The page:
private E findhelp(KDNode<E> rt, int[] key, int level) {
if (rt == null) return null;
E it = rt.element();
int[] itkey = rt.key();
if ((itkey[0] == key[0]) && (itkey[1] == key[1]))
return rt.element();
if (itkey[level] > key[level])
return findhelp(rt.left(), key, (level+1)%D);
else
return findhelp(rt.right(), key, (level+1)%D);
}
```

```
private KDNode<E>
findmin(KDNode<E> rt, int descrim, int level) {
KDNode<E> temp1, temp2;
int[] key1 = null;
int[] key2 = null;
if (rt == null) return null;
temp1 = findmin(rt.left(), descrim, (level+1)%D);
if (temp1 != null) key1 = temp1.key();
if (descrim != level) {
temp2 = findmin(rt.right(), descrim, (level+1)%D);
if (temp2 != null) key2 = temp2.key();
if ((temp1 == null) || ((temp2 != null) &&
(key1[descrim] > key2[descrim])))
temp1 = temp2;
key1 = key2;
} // Now, temp1 has the smaller value
int[] rtkey = rt.key();
if ((temp1 == null) || (key1[descrim] > rtkey[descrim]))
return rt;
else
return temp1;
}
```

```
private void rshelp(KDNode<E> rt, int[] point,
int radius, int lev) {
if (rt == null) return;
int[] rtkey = rt.key();
if (InCircle(point, radius, rtkey))
System.out.println(rt.element());
if (rtkey[lev] > (point[lev] - radius))
rshelp(rt.left(), point, radius, (lev+1)%D);
if (rtkey[lev] < (point[lev] + radius))
rshelp(rt.right(), point, radius, (lev+1)%D);
}
```

This method leads to a balanced k-d tree, in which each leaf node is approximately the same distance from the root. However, balanced trees are not necessarily optimal for all applications. ,Since there are many possible ways to choose axis-aligned splitting planes, there are many different ways to construct k-d trees. The canonical method of k-d tree construction has the following constraints:[2] ,Querying an axis-parallel range in a balanced k-d tree takes O(n1−1/k +m) time, where m is the number of the reported points, and k the dimension of the k-d tree.,The nearest neighbour search (NN) algorithm aims to find the point in the tree that is nearest to a given input point. This search can be done efficiently by using the tree properties to quickly eliminate large portions of the search space.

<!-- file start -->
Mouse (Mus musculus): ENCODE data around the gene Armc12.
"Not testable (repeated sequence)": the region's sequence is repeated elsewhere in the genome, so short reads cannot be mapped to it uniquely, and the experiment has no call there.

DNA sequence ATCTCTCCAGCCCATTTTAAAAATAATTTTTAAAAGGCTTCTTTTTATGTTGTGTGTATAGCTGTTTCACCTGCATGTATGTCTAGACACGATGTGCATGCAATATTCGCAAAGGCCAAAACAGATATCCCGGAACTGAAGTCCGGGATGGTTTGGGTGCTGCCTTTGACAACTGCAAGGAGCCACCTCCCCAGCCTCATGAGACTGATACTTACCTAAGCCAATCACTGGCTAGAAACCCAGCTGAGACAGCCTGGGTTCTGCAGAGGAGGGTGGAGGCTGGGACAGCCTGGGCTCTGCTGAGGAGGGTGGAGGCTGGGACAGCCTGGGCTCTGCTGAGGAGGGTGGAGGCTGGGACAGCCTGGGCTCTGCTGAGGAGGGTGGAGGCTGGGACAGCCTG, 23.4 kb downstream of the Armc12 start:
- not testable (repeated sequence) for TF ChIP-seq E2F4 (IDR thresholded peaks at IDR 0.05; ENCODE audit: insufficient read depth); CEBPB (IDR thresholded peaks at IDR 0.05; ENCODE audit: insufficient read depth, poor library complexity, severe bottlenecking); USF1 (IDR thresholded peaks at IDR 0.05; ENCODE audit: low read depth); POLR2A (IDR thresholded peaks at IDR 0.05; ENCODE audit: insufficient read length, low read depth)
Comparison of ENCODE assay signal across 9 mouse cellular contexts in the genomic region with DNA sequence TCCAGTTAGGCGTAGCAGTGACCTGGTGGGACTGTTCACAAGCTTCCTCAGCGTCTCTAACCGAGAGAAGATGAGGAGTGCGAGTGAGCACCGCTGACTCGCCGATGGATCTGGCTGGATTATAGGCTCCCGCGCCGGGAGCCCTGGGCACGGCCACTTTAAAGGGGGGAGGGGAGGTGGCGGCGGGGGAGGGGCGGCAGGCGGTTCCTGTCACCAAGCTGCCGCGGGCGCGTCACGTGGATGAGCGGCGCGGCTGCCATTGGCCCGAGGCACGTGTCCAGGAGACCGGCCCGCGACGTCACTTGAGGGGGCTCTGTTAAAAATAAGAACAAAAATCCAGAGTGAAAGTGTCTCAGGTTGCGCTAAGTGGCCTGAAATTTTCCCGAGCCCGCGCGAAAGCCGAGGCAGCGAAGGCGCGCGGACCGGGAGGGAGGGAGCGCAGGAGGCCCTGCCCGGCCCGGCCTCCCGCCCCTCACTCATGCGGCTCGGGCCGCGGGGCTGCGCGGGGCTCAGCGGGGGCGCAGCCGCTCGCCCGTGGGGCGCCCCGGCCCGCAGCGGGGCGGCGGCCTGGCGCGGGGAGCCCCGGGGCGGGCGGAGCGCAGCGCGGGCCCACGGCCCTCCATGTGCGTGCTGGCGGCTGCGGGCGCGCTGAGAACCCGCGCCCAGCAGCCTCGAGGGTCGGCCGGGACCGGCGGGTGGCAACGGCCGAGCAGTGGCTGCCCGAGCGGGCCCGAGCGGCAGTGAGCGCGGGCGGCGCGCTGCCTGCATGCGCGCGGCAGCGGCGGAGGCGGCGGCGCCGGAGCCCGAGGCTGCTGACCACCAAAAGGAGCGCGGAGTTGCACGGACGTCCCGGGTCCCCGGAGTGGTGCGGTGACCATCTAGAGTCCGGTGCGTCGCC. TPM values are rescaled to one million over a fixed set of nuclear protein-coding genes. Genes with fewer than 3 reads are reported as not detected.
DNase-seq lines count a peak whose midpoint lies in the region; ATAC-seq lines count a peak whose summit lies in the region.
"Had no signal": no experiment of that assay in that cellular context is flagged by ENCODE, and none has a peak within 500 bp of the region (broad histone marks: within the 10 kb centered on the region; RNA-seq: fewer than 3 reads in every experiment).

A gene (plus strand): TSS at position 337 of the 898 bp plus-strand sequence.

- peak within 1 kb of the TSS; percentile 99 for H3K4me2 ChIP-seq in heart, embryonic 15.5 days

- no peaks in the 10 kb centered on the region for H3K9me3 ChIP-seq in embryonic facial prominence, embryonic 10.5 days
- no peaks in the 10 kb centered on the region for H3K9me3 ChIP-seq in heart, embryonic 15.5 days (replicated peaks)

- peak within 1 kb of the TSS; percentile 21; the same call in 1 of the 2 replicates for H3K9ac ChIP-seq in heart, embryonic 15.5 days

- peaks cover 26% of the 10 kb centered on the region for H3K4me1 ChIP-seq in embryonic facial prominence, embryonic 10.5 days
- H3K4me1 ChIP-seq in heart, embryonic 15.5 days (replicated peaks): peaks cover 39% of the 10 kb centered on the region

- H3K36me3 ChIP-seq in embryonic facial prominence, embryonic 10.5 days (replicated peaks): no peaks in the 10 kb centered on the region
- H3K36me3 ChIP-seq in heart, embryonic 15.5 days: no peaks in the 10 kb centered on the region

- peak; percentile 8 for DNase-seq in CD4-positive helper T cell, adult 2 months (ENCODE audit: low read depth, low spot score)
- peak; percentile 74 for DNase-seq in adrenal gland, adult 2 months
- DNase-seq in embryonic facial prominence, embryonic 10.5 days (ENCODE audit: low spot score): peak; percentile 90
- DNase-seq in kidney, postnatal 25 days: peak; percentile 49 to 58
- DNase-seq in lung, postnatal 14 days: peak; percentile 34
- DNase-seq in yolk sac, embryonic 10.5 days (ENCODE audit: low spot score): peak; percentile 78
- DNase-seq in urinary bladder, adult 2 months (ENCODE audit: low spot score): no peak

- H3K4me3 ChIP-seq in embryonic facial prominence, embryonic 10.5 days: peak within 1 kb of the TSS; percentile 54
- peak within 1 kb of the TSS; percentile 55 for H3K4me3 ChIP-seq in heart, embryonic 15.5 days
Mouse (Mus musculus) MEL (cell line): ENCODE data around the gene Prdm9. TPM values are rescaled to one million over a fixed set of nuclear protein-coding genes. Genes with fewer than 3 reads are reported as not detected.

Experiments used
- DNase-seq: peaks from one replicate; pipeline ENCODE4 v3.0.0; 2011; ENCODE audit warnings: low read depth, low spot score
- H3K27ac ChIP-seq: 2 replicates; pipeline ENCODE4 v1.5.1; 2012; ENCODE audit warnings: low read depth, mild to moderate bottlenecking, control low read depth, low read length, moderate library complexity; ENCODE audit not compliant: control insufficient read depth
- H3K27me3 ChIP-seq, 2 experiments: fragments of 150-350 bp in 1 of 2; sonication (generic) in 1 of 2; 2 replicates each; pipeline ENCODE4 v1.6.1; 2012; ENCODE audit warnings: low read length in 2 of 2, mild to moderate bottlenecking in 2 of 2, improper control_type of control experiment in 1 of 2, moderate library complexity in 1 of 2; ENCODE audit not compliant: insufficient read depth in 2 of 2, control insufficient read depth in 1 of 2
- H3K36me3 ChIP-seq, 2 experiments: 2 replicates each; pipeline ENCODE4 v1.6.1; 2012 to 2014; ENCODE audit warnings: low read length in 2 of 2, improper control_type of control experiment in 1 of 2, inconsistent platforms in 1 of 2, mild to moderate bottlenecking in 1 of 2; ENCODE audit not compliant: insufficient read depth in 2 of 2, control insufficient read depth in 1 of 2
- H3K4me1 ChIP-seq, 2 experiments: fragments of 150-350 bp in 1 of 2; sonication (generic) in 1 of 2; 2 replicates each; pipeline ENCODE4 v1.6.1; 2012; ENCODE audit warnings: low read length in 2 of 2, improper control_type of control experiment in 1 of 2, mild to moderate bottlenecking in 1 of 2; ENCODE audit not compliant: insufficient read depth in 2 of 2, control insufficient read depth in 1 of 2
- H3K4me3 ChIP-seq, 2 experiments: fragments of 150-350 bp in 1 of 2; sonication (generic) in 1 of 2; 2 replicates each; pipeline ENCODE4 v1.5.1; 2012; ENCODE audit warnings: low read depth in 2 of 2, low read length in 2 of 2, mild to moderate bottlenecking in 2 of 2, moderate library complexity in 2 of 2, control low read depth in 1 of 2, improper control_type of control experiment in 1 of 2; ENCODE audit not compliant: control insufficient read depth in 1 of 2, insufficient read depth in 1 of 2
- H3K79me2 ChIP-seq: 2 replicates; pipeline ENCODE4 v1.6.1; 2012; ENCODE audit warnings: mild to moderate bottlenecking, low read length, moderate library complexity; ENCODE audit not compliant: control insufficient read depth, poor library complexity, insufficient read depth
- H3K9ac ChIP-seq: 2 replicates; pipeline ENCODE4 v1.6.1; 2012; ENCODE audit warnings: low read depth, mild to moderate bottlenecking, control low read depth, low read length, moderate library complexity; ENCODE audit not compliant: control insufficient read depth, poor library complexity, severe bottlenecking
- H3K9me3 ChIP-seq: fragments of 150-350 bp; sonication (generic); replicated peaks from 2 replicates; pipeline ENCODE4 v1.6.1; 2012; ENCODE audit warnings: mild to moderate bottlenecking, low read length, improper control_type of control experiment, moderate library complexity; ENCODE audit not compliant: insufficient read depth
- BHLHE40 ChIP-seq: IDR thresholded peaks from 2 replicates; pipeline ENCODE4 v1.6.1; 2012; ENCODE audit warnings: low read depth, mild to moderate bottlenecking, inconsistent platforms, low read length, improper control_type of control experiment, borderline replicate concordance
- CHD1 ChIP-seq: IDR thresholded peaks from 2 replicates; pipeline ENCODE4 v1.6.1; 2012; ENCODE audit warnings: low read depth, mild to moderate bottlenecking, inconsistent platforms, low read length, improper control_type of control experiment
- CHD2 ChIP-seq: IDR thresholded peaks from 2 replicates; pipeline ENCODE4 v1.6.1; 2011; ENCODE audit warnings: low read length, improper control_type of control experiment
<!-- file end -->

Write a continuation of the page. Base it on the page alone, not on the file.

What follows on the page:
```
from collections
import namedtuple
from operator
import itemgetter
from pprint
import pformat
class Node(namedtuple("Node", "location left_child right_child")):
def __repr__(self):
return pformat(tuple(self))
def kdtree(point_list, depth: int = 0):
if not point_list:
return None
k = len(point_list[0]) # assumes all points have the same dimension
# Select axis based on depth so that axis cycles through all valid values
axis = depth % k
# Sort point list by axis and choose median as pivot element
point_list.sort(key = itemgetter(axis))
median = len(point_list) // 2
# Create node and construct subtrees
return Node(
location = point_list[median],
left_child = kdtree(point_list[: median], depth + 1),
right_child = kdtree(point_list[median + 1: ], depth + 1),
)
def main():
""
"Example usage"
""
point_list = [(7, 2), (5, 4), (9, 6), (4, 7), (8, 1), (2, 3)]
tree = kdtree(point_list)
print(tree)
if __name__ == "__main__":
main()
```

```
((7, 2),
((5, 4), ((2, 3), None, None), ((4, 7), None, None)),
((9, 6), ((8, 1), None, None), None))
```